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AI startups raised $10bn in 6 months

The surge of the technology market has been followed by a growing number of artificial intelligence (AI) startups looking to expand their business by attracting investments or series funding.

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According to data presented by BuyShares.co.nz, AI startups raised almost $10-billion in the second half of 2020, 15% more than in the same period a year ago.

AI technologies have transformed business processes across industries, changing how companies manufacture, gather and analyse data or manage their finances.

As the algorithms and data-driven methods continue to develop, venture capitalists are increasingly willing to invest in AI startups they believe could be the winners in the emerging era of computing.

By the end of 2015, artificial intelligence startups raised $5.5bn in cumulative funding, according to Crunchbase data. This figure soared by almost 600% to $37.8bn in the following three years.

Statistics show that 2019 witnessed $19.3bn worth of funding rounds, the highest annual value so far.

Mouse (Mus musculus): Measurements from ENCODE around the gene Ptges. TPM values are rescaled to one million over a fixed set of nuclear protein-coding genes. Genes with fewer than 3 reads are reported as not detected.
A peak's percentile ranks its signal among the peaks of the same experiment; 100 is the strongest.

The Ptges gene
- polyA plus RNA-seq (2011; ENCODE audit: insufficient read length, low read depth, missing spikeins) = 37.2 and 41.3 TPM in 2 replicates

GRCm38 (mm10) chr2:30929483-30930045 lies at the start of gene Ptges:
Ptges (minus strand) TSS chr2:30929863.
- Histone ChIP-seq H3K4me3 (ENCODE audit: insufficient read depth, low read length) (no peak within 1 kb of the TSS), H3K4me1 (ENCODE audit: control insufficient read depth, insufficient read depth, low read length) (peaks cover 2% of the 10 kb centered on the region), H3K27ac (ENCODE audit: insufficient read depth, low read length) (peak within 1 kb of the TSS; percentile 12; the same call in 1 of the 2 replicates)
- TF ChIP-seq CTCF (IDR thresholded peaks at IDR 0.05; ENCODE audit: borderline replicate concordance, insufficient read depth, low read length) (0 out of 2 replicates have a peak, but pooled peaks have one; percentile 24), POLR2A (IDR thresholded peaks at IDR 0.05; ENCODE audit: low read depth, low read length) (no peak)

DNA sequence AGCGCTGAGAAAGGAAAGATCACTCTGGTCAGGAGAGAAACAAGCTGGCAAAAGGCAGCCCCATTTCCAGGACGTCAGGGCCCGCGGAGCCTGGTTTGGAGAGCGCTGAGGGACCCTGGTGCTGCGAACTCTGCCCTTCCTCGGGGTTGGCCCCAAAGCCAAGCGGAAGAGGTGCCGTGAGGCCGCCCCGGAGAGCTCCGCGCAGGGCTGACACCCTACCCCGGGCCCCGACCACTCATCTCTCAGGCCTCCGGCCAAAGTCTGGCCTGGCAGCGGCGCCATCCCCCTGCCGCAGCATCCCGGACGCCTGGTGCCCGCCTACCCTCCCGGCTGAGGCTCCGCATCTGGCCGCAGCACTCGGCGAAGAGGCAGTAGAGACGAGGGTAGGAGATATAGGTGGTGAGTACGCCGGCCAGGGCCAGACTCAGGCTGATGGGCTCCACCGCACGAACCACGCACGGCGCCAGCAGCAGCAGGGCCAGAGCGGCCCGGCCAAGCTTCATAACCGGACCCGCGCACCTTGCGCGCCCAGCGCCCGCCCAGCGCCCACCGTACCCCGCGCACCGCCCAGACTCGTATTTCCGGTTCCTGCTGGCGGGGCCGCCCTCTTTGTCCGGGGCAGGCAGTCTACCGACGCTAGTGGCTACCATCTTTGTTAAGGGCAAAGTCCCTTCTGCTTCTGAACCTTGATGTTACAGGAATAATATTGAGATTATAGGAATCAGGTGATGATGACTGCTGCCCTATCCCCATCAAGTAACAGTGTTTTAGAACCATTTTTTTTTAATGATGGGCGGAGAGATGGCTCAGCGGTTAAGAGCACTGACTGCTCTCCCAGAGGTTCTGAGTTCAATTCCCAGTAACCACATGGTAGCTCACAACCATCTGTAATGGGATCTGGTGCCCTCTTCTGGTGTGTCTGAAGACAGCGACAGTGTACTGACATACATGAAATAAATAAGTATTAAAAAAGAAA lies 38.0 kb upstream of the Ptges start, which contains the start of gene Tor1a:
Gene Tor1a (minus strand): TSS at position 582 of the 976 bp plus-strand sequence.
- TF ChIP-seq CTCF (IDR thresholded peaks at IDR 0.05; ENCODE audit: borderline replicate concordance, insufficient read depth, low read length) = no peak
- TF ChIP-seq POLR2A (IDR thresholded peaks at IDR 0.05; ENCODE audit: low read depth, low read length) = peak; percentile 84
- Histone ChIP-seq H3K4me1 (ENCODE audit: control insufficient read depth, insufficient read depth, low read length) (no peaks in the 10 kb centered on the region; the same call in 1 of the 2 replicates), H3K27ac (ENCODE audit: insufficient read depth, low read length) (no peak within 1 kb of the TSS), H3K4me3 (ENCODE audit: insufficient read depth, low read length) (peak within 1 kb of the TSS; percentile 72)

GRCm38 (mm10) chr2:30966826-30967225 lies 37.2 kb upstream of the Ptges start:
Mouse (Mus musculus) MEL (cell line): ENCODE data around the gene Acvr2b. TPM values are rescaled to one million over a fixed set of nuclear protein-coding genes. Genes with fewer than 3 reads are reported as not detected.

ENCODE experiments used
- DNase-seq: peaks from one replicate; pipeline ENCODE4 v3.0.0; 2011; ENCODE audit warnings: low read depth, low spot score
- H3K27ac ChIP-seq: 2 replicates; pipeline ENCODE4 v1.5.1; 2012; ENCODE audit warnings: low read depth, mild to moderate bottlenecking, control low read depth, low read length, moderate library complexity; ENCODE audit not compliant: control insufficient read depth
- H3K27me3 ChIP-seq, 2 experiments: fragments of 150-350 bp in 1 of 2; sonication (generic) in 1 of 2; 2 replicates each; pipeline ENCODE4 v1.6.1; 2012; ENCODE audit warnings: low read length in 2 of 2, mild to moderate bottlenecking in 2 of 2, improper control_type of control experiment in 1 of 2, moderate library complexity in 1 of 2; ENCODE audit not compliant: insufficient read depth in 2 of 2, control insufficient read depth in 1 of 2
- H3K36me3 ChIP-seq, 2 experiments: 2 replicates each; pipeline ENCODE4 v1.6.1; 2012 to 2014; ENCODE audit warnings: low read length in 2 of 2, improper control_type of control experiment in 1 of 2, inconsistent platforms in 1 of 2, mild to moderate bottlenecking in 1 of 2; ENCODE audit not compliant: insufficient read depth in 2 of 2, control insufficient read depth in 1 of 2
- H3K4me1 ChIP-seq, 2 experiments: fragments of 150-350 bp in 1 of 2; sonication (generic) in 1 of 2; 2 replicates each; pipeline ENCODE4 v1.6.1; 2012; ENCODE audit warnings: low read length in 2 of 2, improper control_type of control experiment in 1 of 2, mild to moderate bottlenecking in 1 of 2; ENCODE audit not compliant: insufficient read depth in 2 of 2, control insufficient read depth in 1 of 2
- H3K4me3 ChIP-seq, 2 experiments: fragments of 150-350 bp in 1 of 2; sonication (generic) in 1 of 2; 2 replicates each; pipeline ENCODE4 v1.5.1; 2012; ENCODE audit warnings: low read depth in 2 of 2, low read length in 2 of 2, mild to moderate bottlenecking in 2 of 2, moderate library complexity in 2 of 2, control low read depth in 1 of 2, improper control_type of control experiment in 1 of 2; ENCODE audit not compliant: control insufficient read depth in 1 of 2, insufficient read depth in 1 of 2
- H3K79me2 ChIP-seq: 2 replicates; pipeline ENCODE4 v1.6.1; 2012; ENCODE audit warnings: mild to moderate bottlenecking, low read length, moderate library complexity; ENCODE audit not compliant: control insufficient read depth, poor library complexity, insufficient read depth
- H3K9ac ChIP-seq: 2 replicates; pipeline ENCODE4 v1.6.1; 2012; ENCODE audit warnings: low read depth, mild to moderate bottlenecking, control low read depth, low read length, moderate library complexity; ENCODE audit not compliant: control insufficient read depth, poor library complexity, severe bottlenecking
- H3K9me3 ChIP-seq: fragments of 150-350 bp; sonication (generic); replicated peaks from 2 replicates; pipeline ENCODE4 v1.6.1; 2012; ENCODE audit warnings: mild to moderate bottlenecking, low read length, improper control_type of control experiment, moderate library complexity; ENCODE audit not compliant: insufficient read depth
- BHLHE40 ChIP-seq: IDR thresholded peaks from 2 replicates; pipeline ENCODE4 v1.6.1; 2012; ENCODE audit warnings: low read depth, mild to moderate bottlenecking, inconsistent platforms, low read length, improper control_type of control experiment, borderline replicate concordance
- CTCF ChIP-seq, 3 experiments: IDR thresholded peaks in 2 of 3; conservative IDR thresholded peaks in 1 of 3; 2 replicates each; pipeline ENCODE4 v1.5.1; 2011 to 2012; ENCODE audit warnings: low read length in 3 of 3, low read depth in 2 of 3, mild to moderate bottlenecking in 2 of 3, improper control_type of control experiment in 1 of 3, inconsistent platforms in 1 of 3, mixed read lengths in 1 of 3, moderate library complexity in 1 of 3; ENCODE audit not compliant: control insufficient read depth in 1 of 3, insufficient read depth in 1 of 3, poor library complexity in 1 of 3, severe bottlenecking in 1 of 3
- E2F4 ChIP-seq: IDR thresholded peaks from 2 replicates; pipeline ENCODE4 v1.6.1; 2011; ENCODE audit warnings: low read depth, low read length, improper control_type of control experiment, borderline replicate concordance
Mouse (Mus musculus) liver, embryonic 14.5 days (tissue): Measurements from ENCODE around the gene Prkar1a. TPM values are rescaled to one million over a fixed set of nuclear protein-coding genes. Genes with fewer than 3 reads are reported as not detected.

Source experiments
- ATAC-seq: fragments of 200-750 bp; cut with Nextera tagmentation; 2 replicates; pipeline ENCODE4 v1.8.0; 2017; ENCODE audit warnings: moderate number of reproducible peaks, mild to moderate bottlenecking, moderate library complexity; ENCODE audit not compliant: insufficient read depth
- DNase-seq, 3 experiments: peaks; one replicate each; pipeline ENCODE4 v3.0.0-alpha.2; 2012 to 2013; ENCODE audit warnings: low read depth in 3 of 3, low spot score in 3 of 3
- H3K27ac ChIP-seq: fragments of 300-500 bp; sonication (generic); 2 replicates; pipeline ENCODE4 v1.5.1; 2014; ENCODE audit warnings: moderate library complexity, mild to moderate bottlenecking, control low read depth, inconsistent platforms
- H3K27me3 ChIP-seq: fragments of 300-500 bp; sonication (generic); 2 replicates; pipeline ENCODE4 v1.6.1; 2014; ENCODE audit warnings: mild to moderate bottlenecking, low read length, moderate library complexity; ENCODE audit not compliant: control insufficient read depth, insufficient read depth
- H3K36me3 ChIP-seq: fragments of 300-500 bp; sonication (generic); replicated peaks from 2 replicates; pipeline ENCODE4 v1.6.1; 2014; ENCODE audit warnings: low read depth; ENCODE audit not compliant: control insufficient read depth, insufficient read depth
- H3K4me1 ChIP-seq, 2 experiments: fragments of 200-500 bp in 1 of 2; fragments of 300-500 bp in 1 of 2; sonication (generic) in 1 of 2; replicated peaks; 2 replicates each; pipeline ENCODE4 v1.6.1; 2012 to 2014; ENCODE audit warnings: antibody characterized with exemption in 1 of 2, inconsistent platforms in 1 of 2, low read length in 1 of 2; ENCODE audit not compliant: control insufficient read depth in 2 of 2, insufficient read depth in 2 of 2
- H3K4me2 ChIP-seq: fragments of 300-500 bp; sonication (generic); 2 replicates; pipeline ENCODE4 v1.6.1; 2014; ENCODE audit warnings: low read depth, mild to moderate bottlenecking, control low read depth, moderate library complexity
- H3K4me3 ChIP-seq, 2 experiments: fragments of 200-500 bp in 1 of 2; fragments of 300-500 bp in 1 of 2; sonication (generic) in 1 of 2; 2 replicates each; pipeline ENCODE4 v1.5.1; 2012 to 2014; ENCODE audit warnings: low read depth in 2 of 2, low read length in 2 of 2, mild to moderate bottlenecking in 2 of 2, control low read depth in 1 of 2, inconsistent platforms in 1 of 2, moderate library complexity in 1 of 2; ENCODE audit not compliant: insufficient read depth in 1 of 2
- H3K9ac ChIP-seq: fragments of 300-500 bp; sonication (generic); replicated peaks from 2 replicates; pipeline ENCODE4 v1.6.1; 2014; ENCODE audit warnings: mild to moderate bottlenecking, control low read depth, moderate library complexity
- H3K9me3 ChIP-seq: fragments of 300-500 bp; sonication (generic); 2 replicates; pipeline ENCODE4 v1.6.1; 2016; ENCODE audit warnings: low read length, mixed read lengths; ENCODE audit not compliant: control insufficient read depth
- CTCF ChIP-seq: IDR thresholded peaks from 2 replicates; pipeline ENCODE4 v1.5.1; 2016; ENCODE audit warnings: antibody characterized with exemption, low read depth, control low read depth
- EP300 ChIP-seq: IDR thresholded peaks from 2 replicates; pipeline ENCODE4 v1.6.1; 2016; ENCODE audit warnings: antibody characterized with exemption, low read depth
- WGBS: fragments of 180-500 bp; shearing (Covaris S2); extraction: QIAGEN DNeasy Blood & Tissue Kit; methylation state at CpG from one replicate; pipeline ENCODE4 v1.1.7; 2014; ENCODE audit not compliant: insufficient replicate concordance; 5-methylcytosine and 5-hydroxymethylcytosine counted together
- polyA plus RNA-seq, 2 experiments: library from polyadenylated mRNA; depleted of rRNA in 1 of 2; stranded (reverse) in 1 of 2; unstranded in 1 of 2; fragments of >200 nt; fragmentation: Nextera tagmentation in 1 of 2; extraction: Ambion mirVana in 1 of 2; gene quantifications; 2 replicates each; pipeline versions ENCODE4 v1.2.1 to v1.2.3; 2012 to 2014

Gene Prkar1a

However, the Covid-19 crisis triggered a sharp fall in funding activities, with AI startups raising $7.7bn between January and June, a 30% drop year-over-year.

By the end of the third quarter of 2020, the cumulative value of funding hit $69.6bn, a $4.7bn increase in three months. AI startups raised another $5.2bn between September and December, 40% more than the same period a year ago, with the cumulative value of funding reaching $74.8bn.

Relativity Space’s $500m

Analysed by the value of raised funds, Relativity Space’s Series D funding round led by Tiger Global Management is the most valuable investment in 2020. Coincidentally, Tiger was the biggest investor in South Africa’s Takealot before its share was bought out by Naspers.

Last month, Relativity Space, a US rocket builder and 3D-printing specialist, raised $500-million of fresh capital from Tiger, increasing its valuation to $2.3bn.

The company is building the first iteration of its Terran 1 rocket by using multiple 3D-printers, all developed in-house. The rocket is designed to have about 95% of its parts be 3D-printed, making it less complex and faster to build or modify than traditional rockets.

Earlier this month, a self-driving trucks startup, TuSimple, closed a $350-million worth Series E funding round, the second-largest investment in 2020. The round led by VectoIQ LLC included investors like Goodyear, Union Pacific, CN Rail, U.S. Xpress and retailer Kroger.

Statistics show that Zymergen’s $300-million worth Series D funding round represents the third-largest investment in 2020. The US biotechnology company, which specialises in machine learning, big data, and artificial intelligence, said it would use the funds to speed up manufacturing its first commercially available product, Hyaline, a bio-generated specialty film in the polyimide family.

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